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Mukhtar Ali is one of the many Pakistanis who are furious at politicians and authorities for failing to provide citizens with a regular supply of electricity during the smouldering summer months.
Life for the 42-year-old shopkeeper in Karachi, Pakistan's financial hub, becomes especially unbearable when his business suffers due to load-shedding (rolling power cuts), or when he tries to sleep at night without a fan to cool him.
"This has been going on for years now," Mukhtar told IPS. "We have been promised on several occasions by previous governments and even the present one that the energy crisis will be resolved in their tenure. But so far, things remain the same. I cannot even express my anger towards such hypocrisy."
"Pakistan has been [badly] impacted by extreme weather disasters due to climate change [...]. We will only be adding to the problem if we expanded the use of coal and other fossil fuels." -- Umama Binte Azhar, a sustainability expert at Brunel University The ongoing energy crisis is certainly one of the greatest challenges that Pakistan is facing. The current power shortage in the country has been estimated to be around 6,000 megawatts, with the industrial sector being hit the hardest due to the shortfall.
Since 2011, almost 70 percent of industries have either shut down or have outsourced their operations to countries like Malaysia and Bangladesh. The Economic Survey of Pakistan notes that during 2011-2012 around 4.8 billion dollars, or two percent of gross domestic product (GDP) was lost due to power outages.
As a result, after years of massive blackouts that have plagued the country and destroyed much of its industrial sector, energy-starved Pakistan is setting its eyes on a coal-fired future. Recent discoveries of massive ‘low' and ‘low to medium'-quality coal reserves in the southern part of the country have led many to endorse the decision to compensate for the current energy deficit by setting up coal-fired power plants.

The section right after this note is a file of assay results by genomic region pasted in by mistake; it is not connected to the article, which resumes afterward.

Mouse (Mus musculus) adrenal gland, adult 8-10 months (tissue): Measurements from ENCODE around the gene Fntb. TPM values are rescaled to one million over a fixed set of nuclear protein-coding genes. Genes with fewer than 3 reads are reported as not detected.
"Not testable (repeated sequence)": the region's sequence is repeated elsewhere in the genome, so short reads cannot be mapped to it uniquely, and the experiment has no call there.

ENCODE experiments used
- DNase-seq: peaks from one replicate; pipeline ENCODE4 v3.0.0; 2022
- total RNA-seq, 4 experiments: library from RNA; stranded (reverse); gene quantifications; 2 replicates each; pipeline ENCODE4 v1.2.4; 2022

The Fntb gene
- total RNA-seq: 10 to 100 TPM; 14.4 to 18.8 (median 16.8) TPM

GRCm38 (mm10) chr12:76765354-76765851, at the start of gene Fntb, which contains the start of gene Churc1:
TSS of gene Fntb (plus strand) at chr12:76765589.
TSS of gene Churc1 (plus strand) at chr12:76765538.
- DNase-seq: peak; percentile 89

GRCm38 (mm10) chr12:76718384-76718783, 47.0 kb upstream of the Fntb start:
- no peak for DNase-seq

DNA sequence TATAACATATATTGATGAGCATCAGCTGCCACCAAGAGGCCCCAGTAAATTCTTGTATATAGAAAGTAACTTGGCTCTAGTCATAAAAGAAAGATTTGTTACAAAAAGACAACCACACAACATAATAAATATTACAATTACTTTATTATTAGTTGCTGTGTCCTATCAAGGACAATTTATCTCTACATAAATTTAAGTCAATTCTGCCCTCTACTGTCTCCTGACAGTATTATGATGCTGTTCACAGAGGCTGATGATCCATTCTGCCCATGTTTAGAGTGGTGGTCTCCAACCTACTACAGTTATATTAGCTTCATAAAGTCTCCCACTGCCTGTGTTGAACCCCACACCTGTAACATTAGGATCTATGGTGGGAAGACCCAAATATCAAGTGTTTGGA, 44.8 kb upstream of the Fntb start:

An economic and environmental nightmare
Regarded as the dirtiest of all fossil fuels, coal is considered one of the largest contributors of carbon emissions that are causing rapid climate change. Around the world, coal has been the cause of several social and environmental conflicts, and has resulted in massive human displacements in recent history.
Additionally, coal-related industries are responsible for creating water scarcity and food risks in countries where the use of water for energy is prioritised over agriculture and food production. This has led many experts and specialists in the energy and climate sectors to show reservations towards coal-fired power plants.
"Coal is exhaustive and an unsustainable resource for Pakistan," Umama Binte Azhar, a sustainability expert at the London-based Brunel University, told IPS.
"Pakistan has been one of the worst impacted by extreme weather disasters due to climate change in recent years. We will only be adding to the problem if we expanded the use of coal and other fossil fuels."
Global Struggle Against Coal "Who is this development for? Who benefits? Who profits and who loses their livelihoods?" asks Vaishali Patil, an activist in the western Indian state of Maharashtra who is currently fighting coal in her own backyard. She is one amongst many across the globe who is bearing witness to upheavals against coal and fossil fuels as a source of energy to power our future. Largely lead by front line communities, these struggles are being fought on various grounds. With loss of land as a prime driver, impacts on water, livelihoods, health and environment are all reasons for growing unrest amongst people. The past two to three decades have given us ample evidence of the detrimental impacts of existing plants and mines on various ecosystems. From the struggle to save the Appalachian Mountains in the United States, to protecting livelihoods of fisherfolk in India, to fighting corruption and land grabbing in the Mpumalanga province of South Africa – strong voices are coming together to challenge a common enemy that is coal. With such conclusive evidence in front of us, to further invest and proliferate coal usage is a folly that could cost our future generations and us dearly. Energy production through coal consumes huge quantities of water. A typical 660-MW coal power plant, for instance, requires up to three billion gallons of water annually for its cooling system. Imagine having several such coal plants set up in a country that is already facing severe droughts and water shortages; it is a daunting prospect.
Despite this, the recent discovery of coal reserves in the Thar Desert in Pakistan's southern Sindh Province has sparked both domestic and international interest. For example, China is set to invest around 1.5 billion dollars in Thar Coal. Similarly, Burj Power, a UAE-based company, has signed a deal worth 700 million dollars to set up four coal plants at Port Qasim, near Karachi.